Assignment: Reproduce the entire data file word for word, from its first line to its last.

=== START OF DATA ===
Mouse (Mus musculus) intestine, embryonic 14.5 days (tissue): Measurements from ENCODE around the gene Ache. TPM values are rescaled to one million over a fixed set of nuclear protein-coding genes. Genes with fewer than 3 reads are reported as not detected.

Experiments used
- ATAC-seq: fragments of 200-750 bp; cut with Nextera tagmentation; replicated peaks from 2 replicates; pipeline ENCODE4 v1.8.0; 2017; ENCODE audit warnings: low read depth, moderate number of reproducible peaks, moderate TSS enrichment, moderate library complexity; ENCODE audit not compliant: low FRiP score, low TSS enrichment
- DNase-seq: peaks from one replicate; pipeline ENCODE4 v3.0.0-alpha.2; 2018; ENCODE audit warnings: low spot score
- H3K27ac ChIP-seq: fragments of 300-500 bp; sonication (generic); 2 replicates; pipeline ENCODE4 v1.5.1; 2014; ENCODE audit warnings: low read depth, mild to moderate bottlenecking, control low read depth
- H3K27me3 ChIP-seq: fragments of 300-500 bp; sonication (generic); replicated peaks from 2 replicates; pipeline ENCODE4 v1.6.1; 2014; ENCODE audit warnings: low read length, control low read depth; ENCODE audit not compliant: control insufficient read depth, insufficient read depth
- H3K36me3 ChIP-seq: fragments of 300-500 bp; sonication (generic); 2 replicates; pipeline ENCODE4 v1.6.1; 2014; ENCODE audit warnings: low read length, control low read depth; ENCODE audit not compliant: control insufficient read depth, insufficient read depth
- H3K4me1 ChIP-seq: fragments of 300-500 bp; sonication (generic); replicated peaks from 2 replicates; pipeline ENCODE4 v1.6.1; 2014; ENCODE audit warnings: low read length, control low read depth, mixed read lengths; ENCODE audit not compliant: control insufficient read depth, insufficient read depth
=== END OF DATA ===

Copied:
Mouse (Mus musculus) intestine, embryonic 14.5 days (tissue): Measurements from ENCODE around the gene Ache. TPM values are rescaled to one million over a fixed set of nuclear protein-coding genes. Genes with fewer than 3 reads are reported as not detected.

Experiments used
- ATAC-seq: fragments of 200-750 bp; cut with Nextera tagmentation; replicated peaks from 2 replicates; pipeline ENCODE4 v1.8.0; 2017; ENCODE audit warnings: low read depth, moderate number of reproducible peaks, moderate TSS enrichment, moderate library complexity; ENCODE audit not compliant: low FRiP score, low TSS enrichment
- DNase-seq: peaks from one replicate; pipeline ENCODE4 v3.0.0-alpha.2; 2018; ENCODE audit warnings: low spot score
- H3K27ac ChIP-seq: fragments of 300-500 bp; sonication (generic); 2 replicates; pipeline ENCODE4 v1.5.1; 2014; ENCODE audit warnings: low read depth, mild to moderate bottlenecking, control low read depth
- H3K27me3 ChIP-seq: fragments of 300-500 bp; sonication (generic); replicated peaks from 2 replicates; pipeline ENCODE4 v1.6.1; 2014; ENCODE audit warnings: low read length, control low read depth; ENCODE audit not compliant: control insufficient read depth, insufficient read depth
- H3K36me3 ChIP-seq: fragments of 300-500 bp; sonication (generic); 2 replicates; pipeline ENCODE4 v1.6.1; 2014; ENCODE audit warnings: low read length, control low read depth; ENCODE audit not compliant: control insufficient read depth, insufficient read depth
- H3K4me1 ChIP-seq: fragments of 300-500 bp; sonication (generic); replicated peaks from 2 replicates; pipeline ENCODE4 v1.6.1; 2014; ENCODE audit warnings: low read length, control low read depth, mixed read lengths; ENCODE audit not compliant: control insufficient read depth, insufficient read depth